In its ongoing efforts to minimize barriers to mango purchase, the National Mango Board launched an initiative to rename ataulfo mangoes after a common descriptor of their flavor: honey.
A year later, the renaming is going strong with retailers, said Tammy Wiard, retail program manager for the Orlando, Fla.-based board.
Honey mangoes represent a little less than 20% of all mangoes imported into the U.S.
While popular with those familiar with the flavor, ataulfo faced hurdles with both retailers and consumers, who love the variety, but struggle to pronounce the name.
“The National Mango Board’s goal was to help consumers overcome this barrier and increase the purchase of this variety,” Wiard said.
“Renaming it to honey gave the superfruit a much more user-friendly name that consumers are comfortable asking for and purchasing.”
Wiard said retailers have had a positive response to the new name, saying it gave them more material to describe the mango, in an easy-to-digest fashion.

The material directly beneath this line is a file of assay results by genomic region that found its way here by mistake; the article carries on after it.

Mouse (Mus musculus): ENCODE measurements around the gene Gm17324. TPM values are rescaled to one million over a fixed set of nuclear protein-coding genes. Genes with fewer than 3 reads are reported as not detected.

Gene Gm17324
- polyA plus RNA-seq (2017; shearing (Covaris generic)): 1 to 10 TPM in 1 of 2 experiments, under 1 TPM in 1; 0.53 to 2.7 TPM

“People expect a sweeter and creamy taste based on the name, and they get it,” Wiard said.
Not everyone is sweet on the renaming, however.
Crespo Organic Mangoes, Rio Rico, Ariz., offers materials to help consumers become more familiar with ataulfo mangoes, said Nissa Pierson, marketing and communications representative.
Crespo offers point-of-sale materials and information to celebrate the Mexican heritage of ataulfo mangoes, encouraging consumers to give the pronunciation on their own.
Chris Ciruli, partner in Ciruli Bros., Rio Rico, Ariz., markets its ataulfo as Champagne brand.
He said ultimately, retailers have plenty of marketing resources and should call it what they want.
“It is the chains who are ultimately deciding how they market the fruit,” Ciruli said.
“We have seen a range from yellow mango to honey to ataulfo.”
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